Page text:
|We’re all entitled to our own opinions, but not our own facts|
|Written by Wauneta Breeze|
|Friday, 04 November 2011 18:04|
By Mary Kay Quinlan
Nebraska News Service
The top executive of the company that wants to build the Keystone XL oil pipeline through the Ogallala Aquifer was quoted this week as saying that Nebraskans would support the project “if they get the facts, the right facts.”
As opposed to the wrong facts?
Message control, from the White House to the statehouse to the school house as well as from Wall Street to Main Street, has become the order of the day.
And the campaign-style advertising and high-priced lobbying that seem to dominate the discussion of the proposed Keystone XL pipeline is yet another illustration of how public discourse has too often degenerated into fear-mongering shouting matches instead of thoughtful debate based on, well, facts.
You might recall Earl Landgrebe, the Indiana Republican congressman, a diehard Nixon supporter, who famously said during the Watergate hearings: “Don’t confuse me with the facts. I’ve got a closed mind.”
At least he was honest.
Less so are those who believe — or who are paid to believe — that if they repeat something often enough and loudly enough it will become true, even though many such assertions often are opinions masquerading as facts.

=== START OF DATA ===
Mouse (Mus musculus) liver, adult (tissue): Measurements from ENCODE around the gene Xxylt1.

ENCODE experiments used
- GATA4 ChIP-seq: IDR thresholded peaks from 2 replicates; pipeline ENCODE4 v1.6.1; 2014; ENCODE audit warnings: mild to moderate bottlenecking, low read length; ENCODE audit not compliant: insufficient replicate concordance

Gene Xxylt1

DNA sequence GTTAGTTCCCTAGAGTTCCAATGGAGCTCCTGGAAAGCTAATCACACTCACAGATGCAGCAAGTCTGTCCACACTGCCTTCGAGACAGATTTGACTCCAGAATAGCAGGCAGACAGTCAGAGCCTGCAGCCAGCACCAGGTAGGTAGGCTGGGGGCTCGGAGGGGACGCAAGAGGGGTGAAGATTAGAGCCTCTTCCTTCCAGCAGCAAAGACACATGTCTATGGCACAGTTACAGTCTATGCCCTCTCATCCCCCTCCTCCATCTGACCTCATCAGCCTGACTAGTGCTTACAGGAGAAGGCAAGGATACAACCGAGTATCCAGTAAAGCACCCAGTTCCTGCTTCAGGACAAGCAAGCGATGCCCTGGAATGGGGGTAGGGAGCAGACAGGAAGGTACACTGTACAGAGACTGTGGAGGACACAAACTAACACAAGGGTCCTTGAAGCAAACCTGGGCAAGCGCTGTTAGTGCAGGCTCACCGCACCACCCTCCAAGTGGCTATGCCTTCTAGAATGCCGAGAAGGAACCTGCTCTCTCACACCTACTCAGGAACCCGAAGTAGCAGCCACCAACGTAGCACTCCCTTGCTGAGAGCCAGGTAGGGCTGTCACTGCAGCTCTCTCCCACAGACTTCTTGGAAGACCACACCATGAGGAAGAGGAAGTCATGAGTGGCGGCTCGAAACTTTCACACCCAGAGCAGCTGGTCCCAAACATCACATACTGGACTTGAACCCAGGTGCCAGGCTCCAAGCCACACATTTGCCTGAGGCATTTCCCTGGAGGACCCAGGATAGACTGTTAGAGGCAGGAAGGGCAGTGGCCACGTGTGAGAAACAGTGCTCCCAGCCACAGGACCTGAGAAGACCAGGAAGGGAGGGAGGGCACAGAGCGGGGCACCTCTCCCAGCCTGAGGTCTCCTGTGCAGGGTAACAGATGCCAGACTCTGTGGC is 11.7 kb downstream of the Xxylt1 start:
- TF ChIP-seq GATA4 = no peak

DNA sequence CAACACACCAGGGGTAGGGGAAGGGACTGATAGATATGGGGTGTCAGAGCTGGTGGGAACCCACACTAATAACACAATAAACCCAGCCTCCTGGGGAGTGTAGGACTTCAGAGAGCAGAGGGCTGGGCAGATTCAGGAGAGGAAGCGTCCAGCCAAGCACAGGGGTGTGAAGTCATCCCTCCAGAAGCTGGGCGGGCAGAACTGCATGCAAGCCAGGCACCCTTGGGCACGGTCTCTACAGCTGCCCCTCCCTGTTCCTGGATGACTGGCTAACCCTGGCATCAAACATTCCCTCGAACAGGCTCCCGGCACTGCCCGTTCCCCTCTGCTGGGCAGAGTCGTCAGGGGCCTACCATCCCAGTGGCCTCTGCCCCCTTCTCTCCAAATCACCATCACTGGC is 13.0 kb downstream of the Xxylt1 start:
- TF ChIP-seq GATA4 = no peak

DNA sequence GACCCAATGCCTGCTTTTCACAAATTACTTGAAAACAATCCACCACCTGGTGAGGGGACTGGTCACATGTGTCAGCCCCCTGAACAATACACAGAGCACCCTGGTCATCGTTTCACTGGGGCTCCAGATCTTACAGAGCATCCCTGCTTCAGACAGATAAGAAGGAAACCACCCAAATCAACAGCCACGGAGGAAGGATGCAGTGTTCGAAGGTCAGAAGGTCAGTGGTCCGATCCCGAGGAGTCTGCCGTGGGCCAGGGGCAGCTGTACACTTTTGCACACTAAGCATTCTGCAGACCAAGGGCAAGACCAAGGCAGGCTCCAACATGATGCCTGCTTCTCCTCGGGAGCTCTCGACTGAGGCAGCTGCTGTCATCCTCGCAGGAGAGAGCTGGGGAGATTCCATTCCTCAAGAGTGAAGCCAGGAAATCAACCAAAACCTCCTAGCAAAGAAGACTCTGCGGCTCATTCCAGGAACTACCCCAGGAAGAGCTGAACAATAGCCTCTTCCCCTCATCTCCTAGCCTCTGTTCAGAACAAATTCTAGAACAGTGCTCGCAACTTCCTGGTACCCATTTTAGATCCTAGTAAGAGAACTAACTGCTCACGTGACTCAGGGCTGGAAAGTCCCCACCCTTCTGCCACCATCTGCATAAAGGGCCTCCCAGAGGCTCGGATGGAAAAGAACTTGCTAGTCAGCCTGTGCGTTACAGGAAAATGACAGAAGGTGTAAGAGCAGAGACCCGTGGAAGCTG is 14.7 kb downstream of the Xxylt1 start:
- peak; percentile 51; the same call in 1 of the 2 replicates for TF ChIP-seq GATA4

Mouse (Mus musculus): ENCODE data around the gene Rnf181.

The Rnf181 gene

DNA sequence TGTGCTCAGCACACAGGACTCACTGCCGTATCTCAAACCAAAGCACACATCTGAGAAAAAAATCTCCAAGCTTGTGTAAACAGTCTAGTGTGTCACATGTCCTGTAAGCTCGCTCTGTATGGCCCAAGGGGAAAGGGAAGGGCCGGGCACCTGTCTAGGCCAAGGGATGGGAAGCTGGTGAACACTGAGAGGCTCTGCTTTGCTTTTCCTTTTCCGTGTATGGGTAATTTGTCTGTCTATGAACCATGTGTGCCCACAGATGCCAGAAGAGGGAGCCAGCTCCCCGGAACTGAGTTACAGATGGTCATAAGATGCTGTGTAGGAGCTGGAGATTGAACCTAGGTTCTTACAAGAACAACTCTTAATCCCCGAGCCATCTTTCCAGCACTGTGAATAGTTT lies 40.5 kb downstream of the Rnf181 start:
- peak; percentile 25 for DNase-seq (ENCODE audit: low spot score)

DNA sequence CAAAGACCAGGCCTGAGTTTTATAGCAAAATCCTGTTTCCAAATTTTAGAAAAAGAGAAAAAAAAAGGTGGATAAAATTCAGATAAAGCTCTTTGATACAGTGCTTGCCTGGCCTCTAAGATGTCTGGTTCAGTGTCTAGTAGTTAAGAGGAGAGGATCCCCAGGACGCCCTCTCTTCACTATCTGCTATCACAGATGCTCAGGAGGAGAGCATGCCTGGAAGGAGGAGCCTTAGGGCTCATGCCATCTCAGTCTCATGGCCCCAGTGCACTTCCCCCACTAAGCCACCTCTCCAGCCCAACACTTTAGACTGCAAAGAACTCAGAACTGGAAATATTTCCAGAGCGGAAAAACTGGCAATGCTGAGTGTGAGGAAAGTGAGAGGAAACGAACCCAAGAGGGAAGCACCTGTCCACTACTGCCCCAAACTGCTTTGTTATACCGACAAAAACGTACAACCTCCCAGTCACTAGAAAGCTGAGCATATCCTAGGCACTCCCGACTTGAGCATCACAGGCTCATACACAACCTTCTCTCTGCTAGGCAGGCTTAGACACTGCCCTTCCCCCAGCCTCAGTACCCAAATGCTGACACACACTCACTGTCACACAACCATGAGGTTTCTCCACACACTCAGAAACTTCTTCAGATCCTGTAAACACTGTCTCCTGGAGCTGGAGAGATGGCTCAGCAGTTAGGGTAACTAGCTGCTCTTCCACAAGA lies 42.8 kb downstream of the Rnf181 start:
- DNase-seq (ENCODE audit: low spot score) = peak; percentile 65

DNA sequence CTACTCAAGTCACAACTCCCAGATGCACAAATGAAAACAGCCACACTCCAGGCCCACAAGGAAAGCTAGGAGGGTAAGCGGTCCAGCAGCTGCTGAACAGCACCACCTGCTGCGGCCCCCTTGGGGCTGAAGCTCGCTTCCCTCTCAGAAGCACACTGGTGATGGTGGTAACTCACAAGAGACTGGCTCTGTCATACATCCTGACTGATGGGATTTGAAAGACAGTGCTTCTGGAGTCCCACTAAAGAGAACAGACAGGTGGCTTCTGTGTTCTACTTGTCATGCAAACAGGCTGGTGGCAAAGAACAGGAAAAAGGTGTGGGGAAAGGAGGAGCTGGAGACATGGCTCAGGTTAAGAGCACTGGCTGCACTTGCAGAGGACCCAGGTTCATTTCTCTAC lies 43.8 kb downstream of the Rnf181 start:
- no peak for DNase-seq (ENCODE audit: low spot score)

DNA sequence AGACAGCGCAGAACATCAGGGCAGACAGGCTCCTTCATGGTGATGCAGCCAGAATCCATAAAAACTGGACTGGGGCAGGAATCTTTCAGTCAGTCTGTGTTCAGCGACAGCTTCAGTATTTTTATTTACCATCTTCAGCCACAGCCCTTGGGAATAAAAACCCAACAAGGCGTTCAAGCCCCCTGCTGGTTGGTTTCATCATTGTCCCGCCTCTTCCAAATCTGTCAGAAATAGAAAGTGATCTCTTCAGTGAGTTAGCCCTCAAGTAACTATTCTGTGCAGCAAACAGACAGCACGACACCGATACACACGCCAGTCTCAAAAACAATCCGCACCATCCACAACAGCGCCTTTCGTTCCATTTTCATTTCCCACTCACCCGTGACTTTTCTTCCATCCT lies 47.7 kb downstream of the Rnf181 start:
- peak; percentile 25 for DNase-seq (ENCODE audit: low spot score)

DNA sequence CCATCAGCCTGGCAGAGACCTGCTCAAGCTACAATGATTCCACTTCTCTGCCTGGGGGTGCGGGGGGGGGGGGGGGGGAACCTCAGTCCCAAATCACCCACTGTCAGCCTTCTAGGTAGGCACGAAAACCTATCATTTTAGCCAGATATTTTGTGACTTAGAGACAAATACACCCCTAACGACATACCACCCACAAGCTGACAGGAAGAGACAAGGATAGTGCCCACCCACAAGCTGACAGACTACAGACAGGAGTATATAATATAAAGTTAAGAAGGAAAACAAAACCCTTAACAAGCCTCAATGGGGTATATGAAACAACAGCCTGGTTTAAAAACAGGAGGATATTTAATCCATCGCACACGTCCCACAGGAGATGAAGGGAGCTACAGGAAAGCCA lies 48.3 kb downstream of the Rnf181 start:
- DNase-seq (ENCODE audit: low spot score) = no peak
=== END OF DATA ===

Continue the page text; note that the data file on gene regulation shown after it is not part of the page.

Daniel Patrick Moynihan, who served four terms in the U.S. Senate and was an adviser to four presidents, both Democrat and Republican, was of a generation of politicians who respected the process of constructive public discourse. “Everyone is entitled to his own opinion, but not to his own facts,” Moynihan once said.
The trouble with facts, of course, is that they can lead to contradictory opinions.
But that doesn’t make the facts themselves “right” or “wrong.”
What it does mean, though, is that participants in public discourse — whether on the floor of the Legislature, the halls of Congress or the Occupy Wall Street encampments and tea party rallies — need to resist the temptation to wrap themselves in catchy slogans and outrageous assertions that shamelessly disregard the complexity of issues we face, whether it’s balancing the federal budget or deciding the route of an oil pipeline or coming to grips with a local school bond issue.
Nebraskans are justifiably proud of the overall quality of their public schools, all of which strive to teach students what educators call “higher order thinking skills.”
We say we want our kids to be critical thinkers and creative problem solvers, with an ability to analyze information — yes, facts — and arrive at reasonable conclusions.
If we expect that of our kids, then it’s the least we can expect of ourselves as voters and of our elected policy-makers.
Their job isn’t easy. But it doesn’t help when advocates with deep pockets aim to control access to the facts we need to make informed decisions